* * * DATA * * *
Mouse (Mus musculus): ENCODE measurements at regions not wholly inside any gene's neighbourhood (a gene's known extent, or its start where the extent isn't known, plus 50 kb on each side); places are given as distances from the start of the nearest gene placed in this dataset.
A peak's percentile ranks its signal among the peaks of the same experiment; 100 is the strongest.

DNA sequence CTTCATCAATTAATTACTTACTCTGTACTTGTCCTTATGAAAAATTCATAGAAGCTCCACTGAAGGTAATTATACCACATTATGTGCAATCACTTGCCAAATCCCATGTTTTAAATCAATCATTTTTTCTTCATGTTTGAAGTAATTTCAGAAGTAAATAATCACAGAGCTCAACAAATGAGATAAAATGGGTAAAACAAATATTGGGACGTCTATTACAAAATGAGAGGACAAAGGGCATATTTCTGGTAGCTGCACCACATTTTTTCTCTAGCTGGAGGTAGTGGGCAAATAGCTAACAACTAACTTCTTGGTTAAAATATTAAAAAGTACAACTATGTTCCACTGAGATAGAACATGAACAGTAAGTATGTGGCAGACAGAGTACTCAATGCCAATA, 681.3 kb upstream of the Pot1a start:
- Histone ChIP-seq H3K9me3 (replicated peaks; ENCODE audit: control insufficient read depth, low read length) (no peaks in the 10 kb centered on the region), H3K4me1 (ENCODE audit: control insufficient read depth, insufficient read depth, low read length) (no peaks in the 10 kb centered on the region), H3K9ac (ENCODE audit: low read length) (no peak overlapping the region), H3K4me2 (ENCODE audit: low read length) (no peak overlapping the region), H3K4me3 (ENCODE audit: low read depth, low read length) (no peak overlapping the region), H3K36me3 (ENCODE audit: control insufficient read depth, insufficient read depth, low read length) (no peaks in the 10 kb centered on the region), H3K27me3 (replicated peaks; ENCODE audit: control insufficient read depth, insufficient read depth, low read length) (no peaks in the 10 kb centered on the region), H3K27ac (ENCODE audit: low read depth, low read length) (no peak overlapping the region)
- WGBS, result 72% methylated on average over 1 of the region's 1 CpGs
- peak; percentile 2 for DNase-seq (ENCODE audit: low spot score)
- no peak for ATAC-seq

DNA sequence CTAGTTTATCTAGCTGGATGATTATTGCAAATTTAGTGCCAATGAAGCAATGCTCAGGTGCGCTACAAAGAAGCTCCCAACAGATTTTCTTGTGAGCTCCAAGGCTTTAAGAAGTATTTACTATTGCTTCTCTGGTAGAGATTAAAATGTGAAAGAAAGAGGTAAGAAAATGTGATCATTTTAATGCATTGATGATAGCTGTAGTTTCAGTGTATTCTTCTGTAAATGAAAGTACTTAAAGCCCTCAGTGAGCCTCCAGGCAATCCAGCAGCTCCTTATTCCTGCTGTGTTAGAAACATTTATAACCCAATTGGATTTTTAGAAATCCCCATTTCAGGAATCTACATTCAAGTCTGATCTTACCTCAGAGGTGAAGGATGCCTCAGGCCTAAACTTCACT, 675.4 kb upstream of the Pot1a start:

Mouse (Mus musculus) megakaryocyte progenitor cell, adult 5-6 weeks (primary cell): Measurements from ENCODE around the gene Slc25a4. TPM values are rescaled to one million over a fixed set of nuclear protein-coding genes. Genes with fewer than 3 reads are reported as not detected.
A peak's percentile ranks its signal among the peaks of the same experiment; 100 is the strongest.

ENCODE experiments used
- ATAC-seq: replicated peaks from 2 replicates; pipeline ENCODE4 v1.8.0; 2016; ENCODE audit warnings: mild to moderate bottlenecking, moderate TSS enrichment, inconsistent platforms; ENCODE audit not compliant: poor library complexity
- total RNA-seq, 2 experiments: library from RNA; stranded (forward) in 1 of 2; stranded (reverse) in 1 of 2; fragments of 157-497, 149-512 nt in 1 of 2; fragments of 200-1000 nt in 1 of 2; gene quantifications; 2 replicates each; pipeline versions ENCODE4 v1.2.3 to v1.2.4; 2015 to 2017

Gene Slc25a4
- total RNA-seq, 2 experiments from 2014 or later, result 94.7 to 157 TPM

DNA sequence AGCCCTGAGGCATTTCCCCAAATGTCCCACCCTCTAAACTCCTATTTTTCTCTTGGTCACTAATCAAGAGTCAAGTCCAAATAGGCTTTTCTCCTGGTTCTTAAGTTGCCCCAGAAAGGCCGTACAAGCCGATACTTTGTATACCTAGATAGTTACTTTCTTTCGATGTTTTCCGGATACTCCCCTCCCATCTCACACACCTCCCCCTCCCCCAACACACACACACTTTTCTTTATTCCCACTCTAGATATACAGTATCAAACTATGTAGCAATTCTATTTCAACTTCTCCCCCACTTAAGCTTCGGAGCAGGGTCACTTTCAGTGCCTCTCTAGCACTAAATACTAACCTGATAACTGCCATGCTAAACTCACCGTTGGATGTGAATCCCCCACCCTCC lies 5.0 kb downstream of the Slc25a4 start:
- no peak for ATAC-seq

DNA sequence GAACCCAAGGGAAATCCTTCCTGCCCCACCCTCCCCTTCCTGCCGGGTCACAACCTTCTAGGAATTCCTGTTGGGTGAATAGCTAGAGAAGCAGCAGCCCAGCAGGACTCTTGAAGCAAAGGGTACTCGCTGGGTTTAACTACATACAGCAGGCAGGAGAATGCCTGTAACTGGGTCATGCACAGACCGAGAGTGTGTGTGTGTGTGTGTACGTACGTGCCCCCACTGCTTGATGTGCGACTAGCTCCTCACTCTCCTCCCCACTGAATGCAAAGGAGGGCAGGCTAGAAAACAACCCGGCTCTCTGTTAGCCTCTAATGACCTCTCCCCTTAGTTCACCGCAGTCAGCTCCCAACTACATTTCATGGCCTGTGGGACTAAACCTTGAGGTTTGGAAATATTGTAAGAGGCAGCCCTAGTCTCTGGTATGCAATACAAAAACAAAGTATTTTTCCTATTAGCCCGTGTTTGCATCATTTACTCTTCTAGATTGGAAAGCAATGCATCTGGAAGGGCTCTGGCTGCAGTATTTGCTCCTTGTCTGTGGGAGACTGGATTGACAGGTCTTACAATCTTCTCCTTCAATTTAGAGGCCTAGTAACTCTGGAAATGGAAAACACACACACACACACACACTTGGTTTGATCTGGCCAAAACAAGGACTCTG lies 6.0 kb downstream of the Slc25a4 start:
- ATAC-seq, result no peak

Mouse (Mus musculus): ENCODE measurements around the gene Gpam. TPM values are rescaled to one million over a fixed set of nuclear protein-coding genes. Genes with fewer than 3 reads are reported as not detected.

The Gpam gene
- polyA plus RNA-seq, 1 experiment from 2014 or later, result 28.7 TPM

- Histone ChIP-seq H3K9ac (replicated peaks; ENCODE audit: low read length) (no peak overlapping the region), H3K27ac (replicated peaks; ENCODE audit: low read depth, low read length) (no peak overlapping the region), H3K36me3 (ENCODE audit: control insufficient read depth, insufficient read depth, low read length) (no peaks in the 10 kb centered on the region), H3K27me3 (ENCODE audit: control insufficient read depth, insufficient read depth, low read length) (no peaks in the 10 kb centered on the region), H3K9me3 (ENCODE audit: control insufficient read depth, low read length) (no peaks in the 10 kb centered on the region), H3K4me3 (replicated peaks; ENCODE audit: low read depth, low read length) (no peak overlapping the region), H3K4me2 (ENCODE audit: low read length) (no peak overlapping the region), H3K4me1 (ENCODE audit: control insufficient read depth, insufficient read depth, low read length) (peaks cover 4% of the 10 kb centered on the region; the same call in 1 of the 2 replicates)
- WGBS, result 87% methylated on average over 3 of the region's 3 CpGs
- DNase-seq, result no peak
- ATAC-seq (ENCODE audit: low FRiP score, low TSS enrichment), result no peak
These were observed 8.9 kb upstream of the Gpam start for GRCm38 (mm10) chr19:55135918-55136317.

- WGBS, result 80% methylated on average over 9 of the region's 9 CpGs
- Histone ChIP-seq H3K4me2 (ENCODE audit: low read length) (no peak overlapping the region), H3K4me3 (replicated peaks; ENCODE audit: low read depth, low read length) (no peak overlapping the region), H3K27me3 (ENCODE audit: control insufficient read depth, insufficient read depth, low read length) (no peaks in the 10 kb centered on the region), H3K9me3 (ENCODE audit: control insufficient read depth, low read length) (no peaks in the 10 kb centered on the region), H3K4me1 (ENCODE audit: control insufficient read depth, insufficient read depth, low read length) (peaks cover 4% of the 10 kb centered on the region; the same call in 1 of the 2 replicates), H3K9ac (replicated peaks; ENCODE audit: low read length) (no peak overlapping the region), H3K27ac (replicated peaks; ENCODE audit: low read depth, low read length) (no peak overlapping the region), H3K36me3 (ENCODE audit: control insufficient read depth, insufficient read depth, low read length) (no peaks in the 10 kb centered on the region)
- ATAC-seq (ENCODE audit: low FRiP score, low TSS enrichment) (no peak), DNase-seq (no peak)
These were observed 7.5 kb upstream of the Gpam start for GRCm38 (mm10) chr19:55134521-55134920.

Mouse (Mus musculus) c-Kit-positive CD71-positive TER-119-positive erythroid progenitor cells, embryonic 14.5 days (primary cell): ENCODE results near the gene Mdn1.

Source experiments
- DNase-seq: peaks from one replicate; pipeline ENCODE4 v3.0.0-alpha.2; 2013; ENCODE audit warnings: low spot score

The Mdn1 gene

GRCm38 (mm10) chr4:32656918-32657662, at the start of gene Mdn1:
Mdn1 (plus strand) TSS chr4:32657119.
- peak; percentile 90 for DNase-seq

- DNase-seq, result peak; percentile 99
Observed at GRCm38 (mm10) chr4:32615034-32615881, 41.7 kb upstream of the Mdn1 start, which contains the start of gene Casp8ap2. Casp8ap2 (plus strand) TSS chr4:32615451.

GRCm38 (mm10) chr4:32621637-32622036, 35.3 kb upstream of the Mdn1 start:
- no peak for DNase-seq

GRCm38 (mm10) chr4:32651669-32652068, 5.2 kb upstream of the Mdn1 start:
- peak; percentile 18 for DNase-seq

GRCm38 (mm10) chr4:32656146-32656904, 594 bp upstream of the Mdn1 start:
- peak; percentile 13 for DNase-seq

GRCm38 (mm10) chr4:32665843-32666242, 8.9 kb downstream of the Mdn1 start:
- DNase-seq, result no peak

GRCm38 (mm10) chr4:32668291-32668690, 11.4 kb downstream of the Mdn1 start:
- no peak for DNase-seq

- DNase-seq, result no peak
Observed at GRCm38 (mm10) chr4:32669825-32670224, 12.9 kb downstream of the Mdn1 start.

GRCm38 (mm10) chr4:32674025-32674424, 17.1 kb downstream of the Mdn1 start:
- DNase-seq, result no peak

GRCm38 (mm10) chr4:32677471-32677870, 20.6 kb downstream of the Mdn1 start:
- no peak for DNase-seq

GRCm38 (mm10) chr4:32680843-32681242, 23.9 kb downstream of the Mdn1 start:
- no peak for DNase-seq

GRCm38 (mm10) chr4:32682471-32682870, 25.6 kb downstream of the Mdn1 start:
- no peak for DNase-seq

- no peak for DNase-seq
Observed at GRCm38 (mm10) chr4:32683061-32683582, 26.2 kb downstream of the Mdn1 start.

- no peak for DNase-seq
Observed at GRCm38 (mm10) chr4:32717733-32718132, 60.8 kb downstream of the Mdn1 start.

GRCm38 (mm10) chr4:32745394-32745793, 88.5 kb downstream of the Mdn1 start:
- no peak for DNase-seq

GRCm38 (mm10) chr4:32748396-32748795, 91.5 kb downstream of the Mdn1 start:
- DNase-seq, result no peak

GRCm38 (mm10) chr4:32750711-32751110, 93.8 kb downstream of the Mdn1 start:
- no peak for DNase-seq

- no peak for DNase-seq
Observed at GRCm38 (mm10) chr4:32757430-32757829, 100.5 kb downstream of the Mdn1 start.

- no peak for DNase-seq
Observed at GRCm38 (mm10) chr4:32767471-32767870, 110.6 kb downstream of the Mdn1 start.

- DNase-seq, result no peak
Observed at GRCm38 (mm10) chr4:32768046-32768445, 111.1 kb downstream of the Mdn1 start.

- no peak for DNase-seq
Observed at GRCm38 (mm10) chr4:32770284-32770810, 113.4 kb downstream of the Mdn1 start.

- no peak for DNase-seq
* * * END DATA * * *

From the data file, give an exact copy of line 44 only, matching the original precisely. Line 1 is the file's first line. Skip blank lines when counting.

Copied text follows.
- peak; percentile 18 for DNase-seq